Piccolo Occluder Honored for Innovation

Chicago Innovation Awards honors revolutionary occluder for helping preemie babies with congenital heart defects.

Strategy and Strength|Oct.30, 2019

For the 10th time in its 18 years, the Chicago Innovation Awards have honored Abbott among the leaders in creating technology that’s changing the world.

This time around, our Amplatzer Piccolo™ Occluder has been recognized.

As you might guess from it's name, our Piccolo Occluder is small. It's smaller than a pea. But for the tiniest patients who need it, it makes a huge difference in their lives.


By closing the connection between two blood vessels leading from the heart of preemie babies called a patent ductus arterios (PDA), the harmful back flow of blood into the premature lungs is blocked and the babies can then breathe more easily and get off the ventilator that is keeping them alive. It is delivered to the heart via a catheter, enabling doctors to treat PDA without subjecting babies to open chest surgery.

About 12,000 premature babies born in the U.S. each year suffer from an enlarged PDA. About 36,000 kids in Europe are born with the condition. With recent governmental approvals, Piccolo is available to help more children around the world.

"Piccolo is among the best examples of Abbott’s promise to help people live their fullest lives — in this case, young babies and children for whom this treatment is nothing short of miraculous," said Michael Dale, vice president of Abbott’s structural heart division.

Irie Faulkner was one of those children.

When she and her twin brother Judah were born prematurely at 27 weeks, their parents knew the first few months wouldn't be easy.

While the twins were fighting for their lives in the neonatal intensive care unit (NICU), hooked up on ventilators, an echocardiogram showed Irie’s PDA in her heart had grown too large.

A Piccolo Occluder successfully closed her PDA. Within three days, Irie was able to breathe on her own, taken off the ventilator. Now she’s home, growing and thriving.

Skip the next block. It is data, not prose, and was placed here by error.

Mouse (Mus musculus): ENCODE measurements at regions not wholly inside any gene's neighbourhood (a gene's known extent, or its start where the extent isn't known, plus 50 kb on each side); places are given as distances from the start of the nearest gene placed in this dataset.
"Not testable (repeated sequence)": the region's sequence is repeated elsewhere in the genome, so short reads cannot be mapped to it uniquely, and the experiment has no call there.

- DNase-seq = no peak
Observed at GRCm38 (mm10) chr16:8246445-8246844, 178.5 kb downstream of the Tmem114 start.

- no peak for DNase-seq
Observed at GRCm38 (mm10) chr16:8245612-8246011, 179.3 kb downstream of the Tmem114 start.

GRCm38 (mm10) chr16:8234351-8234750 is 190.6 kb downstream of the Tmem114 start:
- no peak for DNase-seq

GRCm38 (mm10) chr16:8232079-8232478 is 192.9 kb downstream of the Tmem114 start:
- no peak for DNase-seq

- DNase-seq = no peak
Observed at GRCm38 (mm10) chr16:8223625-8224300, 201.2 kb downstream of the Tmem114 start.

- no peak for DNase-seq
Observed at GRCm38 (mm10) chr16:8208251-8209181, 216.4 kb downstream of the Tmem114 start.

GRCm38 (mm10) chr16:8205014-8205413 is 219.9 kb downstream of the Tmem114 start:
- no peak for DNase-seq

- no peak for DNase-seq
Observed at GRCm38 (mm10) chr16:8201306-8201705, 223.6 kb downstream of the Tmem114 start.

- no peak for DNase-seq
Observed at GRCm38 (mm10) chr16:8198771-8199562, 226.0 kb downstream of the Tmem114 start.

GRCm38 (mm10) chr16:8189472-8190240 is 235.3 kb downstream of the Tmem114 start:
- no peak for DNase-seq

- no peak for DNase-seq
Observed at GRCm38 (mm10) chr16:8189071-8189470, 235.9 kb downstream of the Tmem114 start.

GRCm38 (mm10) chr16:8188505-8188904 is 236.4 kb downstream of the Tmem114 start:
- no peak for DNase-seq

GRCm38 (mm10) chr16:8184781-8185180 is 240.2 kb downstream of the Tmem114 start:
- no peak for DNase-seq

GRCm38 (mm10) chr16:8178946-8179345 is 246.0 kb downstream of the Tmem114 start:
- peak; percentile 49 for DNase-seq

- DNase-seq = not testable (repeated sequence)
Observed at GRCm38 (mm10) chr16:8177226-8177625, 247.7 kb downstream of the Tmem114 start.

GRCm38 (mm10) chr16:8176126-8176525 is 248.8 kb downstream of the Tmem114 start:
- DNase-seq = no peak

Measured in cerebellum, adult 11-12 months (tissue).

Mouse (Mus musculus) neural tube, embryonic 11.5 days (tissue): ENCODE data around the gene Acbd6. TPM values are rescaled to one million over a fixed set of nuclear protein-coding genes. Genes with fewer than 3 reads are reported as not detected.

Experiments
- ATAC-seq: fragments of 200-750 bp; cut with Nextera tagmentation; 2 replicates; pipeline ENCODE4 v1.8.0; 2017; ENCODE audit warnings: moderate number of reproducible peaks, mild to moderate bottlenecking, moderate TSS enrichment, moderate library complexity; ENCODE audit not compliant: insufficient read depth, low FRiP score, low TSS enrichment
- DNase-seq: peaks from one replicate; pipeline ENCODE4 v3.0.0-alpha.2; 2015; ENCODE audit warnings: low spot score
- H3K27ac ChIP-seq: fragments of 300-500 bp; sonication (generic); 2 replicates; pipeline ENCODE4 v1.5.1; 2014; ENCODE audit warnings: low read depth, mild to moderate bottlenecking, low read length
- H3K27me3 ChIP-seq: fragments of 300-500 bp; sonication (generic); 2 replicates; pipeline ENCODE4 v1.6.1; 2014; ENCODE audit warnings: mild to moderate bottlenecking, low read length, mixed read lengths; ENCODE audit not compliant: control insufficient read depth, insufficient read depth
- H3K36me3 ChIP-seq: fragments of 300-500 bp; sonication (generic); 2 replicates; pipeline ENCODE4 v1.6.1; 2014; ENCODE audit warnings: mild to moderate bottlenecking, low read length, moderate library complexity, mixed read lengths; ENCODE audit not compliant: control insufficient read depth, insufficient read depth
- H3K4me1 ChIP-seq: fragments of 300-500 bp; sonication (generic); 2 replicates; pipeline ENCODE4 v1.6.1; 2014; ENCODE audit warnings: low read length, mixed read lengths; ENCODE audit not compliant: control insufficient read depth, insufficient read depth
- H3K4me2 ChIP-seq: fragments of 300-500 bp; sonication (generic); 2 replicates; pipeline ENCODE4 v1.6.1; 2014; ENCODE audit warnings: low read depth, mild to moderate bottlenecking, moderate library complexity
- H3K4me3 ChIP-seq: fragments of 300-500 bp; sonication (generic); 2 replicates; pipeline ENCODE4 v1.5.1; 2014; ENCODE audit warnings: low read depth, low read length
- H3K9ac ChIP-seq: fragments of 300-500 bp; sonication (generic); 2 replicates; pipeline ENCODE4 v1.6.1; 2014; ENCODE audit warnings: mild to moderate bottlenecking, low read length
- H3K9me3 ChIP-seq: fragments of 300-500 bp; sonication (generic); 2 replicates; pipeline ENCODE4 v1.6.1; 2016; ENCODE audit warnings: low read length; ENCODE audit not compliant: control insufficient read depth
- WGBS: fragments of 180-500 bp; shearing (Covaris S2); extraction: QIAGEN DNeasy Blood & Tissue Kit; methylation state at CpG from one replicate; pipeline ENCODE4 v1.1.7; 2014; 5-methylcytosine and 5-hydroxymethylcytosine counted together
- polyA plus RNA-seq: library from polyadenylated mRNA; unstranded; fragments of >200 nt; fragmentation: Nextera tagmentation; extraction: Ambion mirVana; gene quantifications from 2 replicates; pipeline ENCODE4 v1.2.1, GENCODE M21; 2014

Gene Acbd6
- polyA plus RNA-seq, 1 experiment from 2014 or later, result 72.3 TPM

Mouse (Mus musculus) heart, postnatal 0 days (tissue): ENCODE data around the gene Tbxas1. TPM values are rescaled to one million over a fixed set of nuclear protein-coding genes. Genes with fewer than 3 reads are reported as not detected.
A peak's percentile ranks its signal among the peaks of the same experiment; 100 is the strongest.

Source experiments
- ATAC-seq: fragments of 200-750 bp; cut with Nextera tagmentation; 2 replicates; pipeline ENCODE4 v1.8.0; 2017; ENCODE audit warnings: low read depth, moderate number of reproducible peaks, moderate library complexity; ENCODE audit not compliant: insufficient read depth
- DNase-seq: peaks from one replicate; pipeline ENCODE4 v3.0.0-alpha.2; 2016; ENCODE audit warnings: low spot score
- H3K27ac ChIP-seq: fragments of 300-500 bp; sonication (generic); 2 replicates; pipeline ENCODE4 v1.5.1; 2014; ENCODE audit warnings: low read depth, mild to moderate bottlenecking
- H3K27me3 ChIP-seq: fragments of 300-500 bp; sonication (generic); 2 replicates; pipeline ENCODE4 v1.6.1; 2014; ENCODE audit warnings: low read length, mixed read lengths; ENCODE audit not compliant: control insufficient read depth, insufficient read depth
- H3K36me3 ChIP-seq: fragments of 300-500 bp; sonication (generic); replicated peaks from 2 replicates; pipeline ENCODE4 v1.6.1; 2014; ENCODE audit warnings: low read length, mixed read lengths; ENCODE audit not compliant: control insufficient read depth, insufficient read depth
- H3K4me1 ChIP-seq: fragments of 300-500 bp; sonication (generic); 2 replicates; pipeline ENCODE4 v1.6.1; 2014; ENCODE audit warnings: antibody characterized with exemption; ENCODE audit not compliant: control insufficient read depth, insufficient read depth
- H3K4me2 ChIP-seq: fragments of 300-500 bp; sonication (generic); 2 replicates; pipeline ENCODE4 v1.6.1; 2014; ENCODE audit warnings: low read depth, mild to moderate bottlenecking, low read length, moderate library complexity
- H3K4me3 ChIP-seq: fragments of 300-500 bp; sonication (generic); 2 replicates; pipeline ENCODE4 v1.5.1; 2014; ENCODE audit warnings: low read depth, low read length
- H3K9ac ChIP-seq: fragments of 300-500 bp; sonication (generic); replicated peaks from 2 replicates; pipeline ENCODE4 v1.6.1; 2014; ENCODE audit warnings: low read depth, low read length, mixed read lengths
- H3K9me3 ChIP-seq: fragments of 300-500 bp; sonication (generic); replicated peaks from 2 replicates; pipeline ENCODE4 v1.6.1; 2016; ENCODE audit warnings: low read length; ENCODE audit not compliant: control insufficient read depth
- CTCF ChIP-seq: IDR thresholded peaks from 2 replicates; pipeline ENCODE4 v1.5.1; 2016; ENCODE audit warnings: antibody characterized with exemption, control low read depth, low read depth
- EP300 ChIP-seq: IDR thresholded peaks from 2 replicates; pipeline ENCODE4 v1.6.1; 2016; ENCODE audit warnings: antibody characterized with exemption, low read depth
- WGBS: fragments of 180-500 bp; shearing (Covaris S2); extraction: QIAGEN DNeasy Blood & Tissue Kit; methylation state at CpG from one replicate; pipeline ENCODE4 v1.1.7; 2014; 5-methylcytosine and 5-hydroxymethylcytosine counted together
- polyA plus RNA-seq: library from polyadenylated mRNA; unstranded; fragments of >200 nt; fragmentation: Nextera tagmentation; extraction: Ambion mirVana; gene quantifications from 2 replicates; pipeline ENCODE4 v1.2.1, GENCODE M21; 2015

"You have to live it to fully appreciate what that device did for our daughter," said Matt, Irie's dad.

The Chicago Innovation Awards see it, as did nearly 1,500 business and civic leaders and supporters of innovation in attendance at Chicago’s Harris Theater on Monday.

"450 organizations were nominated for this year's awards," said Luke Tanen, Executive Director of the Chicago Innovation Awards. "As a group, these nominees generated the creation of 1001 patents. The 25 winners represent the best from this very impressive group."

This isn't the first time Abbott has been honored by the Chicago Innovation Awards, including:




The AMPLATZER PiccoloTM Occluder is a percutaneous, transcatheter occlusion device intended for the nonsurgical closure of a patent ductus arteriosus (PDA).


  • Weight < 700 grams at time of the procedure
  • Age < 3 days at time of procedure
  • Coarctation of the aorta
  • Left pulmonary artery stenosis
  • Cardiac output that is dependent on right to left shunt through the PDA due to pulmonary hypertension
  • Intracardiac thrombus that may interfere with the implant procedure
  • Active infection requiring treatment at the time of implant
  • Patients with a PDA length smaller than 3 mm
  • Patients with a PDA diameter that is greater than 4 mm at the narrowest portion


  • This device was sterilized with ethylene oxide and is for single use only. Do not reuse or re-sterilize this device. Attempts to resterilize this device can cause a malfunction, insufficient sterilization, or harm to the patient.